Tue, Jun 15, 2004 - Page 3 News List

Taiwan lauded as Asian beacon of democracy

MILESTONE On the first anniversary of the Taiwan Foundation for Democracy, foreign visitors praised the courage of those who have fought for the right to vote

By Melody Chen  /  STAFF REPORTER

President Chen Shui-bian, left, Legislative Speaker Wang Jin-pyng, right, who is also chairman of the Taiwan Foundation for Democracy, and Minister of Foreign Affairs Mark Chen walk to the foundation's headquarters in Taipei yesterday to celebrate its first anniversary.

PHOTO: SEAN CHAO, TAIPEI TIMES

The influence of Taiwan, the first Chinese democracy, depends upon its status as a beacon of democracy in Asia, said Carl Gershman, president of the National Endowment for Democracy, at the first anniversary of the establishment of the Taiwan Foundation for Democracy (TFD) yesterday.

"As a new democracy, Taiwan has a distinctive role to play. There is great interest in Asia, Latin America and other regions in Taiwan's success in making the transition from authoritarianism to a democracy that is vibrant and economically vigorous," Gershman said.

The Washington-based National Endowment for Democracy was created in 1983 with a mission to strengthen democratic institutions around the world through non-governmental efforts. It has been a major instrument in the establishment of the Taiwan Foundation for Democracy. Formed in June last year, the TFD is the first international foundation promoting democracy to be established in Asia.

The foundation's anniversary celebrations, along with the ribbon-cutting ceremony for the official opening of its headquarters, were attended by dignitaries including President Chen Shui-bian (陳水扁), Legislative Speaker Wang Jin-pyng (王金平), Minister of Foreign Affairs Mark Chen (陳唐山) and Vice Minister of Foreign Affairs Michael Kau (高英茂). Gershman and Charles Zorgbibe, director of the Center for International Politics at the University of Paris, Sorbonne, delivered speeches to commemorate the anniversary.

Struggles to establish democracy in many countries and regions cannot be ignored, but the National Endowment for Democracy needs friends and allies to help nurture these democracies, Gershman said.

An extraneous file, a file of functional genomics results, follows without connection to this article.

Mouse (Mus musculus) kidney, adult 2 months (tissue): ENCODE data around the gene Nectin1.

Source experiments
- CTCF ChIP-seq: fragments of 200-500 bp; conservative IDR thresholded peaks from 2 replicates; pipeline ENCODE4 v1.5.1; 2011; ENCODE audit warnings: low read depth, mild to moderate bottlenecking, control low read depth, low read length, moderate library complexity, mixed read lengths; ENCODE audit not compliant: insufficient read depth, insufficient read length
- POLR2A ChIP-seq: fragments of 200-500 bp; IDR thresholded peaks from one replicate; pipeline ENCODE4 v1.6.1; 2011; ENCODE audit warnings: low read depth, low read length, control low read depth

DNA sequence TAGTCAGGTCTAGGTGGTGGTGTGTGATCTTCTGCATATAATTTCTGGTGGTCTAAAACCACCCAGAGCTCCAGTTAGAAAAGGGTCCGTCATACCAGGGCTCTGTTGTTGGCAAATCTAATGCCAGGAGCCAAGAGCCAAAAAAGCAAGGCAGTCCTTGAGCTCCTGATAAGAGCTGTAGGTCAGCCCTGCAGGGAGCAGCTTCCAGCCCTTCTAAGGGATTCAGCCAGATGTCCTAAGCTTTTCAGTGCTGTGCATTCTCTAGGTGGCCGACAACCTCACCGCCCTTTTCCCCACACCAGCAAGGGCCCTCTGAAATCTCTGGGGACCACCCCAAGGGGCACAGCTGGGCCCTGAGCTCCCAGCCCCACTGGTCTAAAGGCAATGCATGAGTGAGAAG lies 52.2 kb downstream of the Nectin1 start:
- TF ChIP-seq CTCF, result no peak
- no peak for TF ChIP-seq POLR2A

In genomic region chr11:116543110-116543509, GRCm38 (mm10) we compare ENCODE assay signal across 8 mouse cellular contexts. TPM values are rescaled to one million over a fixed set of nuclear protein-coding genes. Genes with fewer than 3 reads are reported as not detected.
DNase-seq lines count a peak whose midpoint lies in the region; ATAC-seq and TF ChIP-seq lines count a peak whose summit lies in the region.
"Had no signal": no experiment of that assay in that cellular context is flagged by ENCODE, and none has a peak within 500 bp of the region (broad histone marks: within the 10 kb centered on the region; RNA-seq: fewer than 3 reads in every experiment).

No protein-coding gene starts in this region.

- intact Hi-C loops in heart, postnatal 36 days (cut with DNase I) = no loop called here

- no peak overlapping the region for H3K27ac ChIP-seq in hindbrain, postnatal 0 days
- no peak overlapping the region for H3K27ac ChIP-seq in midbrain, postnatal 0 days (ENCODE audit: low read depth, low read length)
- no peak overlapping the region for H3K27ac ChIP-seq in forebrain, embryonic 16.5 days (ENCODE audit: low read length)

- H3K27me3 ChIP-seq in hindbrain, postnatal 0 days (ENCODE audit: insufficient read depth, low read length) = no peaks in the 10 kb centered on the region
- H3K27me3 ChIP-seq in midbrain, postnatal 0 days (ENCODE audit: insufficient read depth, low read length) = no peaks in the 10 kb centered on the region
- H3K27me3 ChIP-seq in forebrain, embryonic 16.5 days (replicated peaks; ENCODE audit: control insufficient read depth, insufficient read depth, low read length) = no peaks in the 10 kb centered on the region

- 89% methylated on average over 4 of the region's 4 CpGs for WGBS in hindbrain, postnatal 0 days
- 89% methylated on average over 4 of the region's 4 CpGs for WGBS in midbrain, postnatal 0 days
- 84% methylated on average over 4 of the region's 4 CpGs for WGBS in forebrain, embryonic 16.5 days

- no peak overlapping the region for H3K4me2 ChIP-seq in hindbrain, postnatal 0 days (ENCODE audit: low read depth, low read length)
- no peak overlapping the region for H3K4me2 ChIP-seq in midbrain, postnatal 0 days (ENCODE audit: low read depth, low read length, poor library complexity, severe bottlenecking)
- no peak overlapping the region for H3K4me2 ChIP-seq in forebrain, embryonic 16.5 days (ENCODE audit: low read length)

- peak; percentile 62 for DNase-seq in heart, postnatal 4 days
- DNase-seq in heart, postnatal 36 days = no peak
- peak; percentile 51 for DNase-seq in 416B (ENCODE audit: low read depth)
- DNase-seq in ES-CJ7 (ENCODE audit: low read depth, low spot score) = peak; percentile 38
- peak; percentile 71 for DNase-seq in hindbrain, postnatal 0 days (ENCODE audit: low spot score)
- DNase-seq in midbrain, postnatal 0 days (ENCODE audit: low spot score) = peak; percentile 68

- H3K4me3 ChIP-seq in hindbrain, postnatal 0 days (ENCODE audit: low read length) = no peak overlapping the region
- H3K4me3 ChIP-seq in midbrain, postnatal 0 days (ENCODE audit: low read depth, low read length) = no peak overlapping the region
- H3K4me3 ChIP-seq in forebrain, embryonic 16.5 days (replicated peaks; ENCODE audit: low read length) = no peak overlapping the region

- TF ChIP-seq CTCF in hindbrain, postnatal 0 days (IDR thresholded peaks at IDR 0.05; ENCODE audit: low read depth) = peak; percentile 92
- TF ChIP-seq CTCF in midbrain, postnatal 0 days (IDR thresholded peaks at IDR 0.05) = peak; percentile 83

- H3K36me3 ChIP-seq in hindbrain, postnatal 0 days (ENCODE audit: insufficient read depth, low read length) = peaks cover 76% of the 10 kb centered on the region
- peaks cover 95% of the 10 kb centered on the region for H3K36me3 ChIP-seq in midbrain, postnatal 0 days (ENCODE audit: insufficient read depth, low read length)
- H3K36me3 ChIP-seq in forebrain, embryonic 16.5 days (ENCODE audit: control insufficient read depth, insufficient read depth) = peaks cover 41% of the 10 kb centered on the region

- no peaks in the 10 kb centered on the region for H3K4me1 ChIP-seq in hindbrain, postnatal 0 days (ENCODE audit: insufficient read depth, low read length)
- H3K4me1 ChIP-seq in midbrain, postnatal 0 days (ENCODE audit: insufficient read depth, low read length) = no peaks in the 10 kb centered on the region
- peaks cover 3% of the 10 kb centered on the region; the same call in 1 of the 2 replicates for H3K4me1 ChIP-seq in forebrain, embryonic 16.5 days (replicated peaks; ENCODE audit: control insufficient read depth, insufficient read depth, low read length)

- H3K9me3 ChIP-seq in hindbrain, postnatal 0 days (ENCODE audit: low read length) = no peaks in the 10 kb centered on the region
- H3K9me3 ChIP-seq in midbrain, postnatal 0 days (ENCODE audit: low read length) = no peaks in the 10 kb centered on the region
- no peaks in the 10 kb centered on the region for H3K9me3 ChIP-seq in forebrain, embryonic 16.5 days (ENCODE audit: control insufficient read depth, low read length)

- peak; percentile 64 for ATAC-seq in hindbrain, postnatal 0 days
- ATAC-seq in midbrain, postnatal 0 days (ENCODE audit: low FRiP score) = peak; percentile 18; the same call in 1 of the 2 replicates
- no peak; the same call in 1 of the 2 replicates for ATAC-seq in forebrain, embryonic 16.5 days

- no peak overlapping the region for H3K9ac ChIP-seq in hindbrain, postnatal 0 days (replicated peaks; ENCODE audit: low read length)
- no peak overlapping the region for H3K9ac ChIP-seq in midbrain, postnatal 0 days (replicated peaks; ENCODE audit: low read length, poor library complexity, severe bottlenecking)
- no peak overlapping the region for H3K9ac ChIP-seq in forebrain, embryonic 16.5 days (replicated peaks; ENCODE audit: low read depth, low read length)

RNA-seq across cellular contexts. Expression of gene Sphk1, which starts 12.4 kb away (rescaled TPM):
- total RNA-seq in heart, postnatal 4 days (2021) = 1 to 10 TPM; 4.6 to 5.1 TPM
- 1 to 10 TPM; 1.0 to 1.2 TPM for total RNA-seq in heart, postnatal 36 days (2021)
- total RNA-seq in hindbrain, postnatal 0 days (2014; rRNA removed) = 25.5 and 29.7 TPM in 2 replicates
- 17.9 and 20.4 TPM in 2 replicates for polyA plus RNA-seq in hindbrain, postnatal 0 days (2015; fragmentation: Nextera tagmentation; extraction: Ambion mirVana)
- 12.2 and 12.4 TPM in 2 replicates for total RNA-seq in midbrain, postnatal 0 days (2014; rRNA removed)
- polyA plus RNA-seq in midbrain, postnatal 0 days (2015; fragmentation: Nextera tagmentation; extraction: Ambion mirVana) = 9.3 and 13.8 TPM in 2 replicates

"We were therefore delighted when President Chen Shui-bian sent a message to the Second Assembly of the World Movement for Democracy in Sao Paulo, Brazil, in November 2000, declaring Taiwan's intention to establish a democracy foundation," he said.

Gershman said the National Endowment for Democracy acknowledges the courage of those who have fought to achieve democracy in Taiwan, and the organization was honored when it presented its Democracy Service Medal to Taiwan's first lady, Wu Shu-chen (吳淑珍), in a ceremony in the US Congress during her visit to Washington in September 2002.

Chen Shui-bian said that the founding of the TFD and the inauguration of its headquarters were milestones in Taiwan's democratization. These milestones "beckon us to commemorate the valuable support and assistance from countries worldwide and peoples everywhere."

"It is our hope, as well as the TFD's most imperative mission, that the universal values Taiwan shares with the US, Japan and other international allies -- namely, freedom, democracy, human rights and peace -- will form the basis of a `value alliance,'" Chen Shui-bian said.

The president lauded the foundation's major accomplishments, including a training program for legislative assistance, research on referendum mechanisms and collaboration with other democracy foundations.

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